“Yellowstone will provide needed computing resources to greatly improve our understanding of Earth and produce significant benefits to society,” says Anke Kamrath, director of operations and services for NCAR’s Computational and Information Systems Laboratory (CISL). “We are very pleased to have such a high-performance system inaugurate the new supercomputing center.”
“The vision for Yellowstone parallels the principles that have guided the design of the NWSC,” says NCAR director Roger Wakimoto. “In both instances, we have taken an approach that maximizes the science we can do and the benefit of that science to society.”
The NWSC is the result of a partnership between NCAR; the University of Wyoming; the State of Wyoming; Cheyenne LEADS; the Wyoming Business Council; Cheyenne Light, Fuel and Power; and the University Corporation for Atmospheric Research. NCAR is sponsored by the National Science Foundation.
The facility, located in the North Range Business Park in Cheyenne, WY was designed with sustainability and flexibility in mind so it can be easily adapted to future technologies and changing requirements in scientific computing. Construction and commissioning was completed last month.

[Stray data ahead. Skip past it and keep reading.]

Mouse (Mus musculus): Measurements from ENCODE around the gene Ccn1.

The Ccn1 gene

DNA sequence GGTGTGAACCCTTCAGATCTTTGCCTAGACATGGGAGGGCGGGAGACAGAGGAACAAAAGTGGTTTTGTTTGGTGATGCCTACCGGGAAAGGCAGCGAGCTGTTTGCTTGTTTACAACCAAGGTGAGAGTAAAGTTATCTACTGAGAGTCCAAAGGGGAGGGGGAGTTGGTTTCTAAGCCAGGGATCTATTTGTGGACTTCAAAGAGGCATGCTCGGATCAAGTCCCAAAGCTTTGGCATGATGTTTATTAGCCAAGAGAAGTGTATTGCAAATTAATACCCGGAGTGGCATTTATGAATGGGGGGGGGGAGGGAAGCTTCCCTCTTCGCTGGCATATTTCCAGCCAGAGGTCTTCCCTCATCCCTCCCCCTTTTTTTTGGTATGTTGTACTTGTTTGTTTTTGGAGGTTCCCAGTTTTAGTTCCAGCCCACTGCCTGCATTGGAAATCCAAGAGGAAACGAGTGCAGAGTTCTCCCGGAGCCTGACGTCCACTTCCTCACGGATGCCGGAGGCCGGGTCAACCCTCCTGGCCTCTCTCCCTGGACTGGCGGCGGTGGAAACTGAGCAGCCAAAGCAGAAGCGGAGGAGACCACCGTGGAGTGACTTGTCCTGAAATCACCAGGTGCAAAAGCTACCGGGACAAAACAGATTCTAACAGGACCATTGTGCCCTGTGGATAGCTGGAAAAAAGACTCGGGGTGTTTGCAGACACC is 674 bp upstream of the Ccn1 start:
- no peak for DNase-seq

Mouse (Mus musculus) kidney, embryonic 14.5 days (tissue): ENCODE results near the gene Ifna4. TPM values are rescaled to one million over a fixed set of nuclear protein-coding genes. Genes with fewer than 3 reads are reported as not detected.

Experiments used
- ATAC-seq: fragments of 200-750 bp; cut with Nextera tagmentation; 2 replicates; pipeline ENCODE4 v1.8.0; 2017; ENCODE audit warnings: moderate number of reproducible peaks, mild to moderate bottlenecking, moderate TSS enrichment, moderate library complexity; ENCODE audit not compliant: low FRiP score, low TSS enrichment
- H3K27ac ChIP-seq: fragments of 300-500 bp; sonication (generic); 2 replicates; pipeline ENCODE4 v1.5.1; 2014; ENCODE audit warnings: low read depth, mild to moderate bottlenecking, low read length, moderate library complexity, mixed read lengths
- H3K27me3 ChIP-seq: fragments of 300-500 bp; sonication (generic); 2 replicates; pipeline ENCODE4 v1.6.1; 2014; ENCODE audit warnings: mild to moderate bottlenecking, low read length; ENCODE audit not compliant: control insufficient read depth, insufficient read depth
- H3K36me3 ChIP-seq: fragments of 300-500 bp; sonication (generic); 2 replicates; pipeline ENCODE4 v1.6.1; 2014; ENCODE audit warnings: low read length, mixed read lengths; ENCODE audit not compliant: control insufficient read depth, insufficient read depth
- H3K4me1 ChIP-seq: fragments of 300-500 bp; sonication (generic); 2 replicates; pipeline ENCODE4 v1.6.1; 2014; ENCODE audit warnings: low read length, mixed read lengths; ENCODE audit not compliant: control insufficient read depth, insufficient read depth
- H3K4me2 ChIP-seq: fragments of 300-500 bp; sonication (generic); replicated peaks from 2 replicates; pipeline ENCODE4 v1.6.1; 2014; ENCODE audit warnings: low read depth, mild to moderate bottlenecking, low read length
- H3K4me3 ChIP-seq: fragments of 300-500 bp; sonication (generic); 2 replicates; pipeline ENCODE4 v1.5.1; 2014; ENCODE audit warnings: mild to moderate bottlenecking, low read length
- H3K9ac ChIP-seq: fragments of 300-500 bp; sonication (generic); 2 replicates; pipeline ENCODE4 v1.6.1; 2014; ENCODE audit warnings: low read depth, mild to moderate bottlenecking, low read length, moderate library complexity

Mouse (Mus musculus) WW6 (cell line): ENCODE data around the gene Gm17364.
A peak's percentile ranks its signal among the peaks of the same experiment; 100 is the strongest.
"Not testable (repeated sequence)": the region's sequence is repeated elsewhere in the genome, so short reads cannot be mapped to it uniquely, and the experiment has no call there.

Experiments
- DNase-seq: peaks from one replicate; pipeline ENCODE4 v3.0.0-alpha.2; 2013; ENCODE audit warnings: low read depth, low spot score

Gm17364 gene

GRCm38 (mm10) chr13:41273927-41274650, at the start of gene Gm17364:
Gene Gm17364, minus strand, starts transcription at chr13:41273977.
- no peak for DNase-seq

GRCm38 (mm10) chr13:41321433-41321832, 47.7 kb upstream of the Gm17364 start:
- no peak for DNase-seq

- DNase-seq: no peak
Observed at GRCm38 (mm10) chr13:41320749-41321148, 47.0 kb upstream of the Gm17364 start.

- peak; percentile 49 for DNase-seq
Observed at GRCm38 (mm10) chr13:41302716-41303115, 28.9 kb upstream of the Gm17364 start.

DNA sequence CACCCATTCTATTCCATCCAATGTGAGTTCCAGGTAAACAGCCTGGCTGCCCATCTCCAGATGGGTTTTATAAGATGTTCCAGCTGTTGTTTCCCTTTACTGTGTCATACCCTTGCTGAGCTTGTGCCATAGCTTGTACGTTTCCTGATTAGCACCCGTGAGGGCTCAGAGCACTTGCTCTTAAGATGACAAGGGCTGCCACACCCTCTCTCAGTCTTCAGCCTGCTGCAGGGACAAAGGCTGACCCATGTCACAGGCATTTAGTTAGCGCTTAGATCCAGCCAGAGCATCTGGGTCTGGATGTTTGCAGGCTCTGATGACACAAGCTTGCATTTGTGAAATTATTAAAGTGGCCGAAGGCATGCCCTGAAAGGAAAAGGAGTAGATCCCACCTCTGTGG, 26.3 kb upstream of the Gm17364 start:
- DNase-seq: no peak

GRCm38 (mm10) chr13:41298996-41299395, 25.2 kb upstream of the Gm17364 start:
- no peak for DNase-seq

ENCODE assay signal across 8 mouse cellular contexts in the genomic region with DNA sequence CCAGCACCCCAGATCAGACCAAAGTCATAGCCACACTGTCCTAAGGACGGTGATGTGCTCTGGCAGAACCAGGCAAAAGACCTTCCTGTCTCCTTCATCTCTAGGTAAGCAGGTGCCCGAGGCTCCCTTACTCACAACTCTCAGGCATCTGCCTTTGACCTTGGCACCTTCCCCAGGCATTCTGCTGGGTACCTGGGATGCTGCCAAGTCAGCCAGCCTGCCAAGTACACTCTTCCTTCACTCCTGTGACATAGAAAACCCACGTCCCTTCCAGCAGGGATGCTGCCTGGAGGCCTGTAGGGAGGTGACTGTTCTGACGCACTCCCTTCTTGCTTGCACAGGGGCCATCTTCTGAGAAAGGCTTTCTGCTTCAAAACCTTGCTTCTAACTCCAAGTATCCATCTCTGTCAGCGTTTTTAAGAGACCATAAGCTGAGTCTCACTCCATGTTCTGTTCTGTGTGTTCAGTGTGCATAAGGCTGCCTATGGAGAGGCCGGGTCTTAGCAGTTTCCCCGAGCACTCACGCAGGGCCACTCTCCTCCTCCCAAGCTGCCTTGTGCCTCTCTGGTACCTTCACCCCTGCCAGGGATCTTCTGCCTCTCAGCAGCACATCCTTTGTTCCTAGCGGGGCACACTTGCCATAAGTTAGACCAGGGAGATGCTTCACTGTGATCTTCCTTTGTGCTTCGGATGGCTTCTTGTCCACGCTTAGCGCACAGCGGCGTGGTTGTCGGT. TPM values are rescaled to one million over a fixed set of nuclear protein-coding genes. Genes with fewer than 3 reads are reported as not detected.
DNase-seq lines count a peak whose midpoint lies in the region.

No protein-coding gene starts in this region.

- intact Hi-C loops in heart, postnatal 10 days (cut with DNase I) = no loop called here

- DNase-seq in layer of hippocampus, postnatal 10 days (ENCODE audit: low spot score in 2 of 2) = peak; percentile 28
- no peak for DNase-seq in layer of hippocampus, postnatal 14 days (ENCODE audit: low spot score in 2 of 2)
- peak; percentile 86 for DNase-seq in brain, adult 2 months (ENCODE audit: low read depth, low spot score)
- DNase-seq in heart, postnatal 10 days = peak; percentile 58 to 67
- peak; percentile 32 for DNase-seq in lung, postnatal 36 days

“We join our partners at NCAR and in Cheyenne in great anticipation as the supercomputer project nears completion,” says University of Wyoming president Tom Buchanan. “Our faculty are poised to take full advantage of all that the center will bring to our educational and research endeavors in Earth system sciences; atmospheric, hydrological and computational sciences; mathematics; and engineering. The outcomes will enhance science and technology throughout Wyoming and the nation.”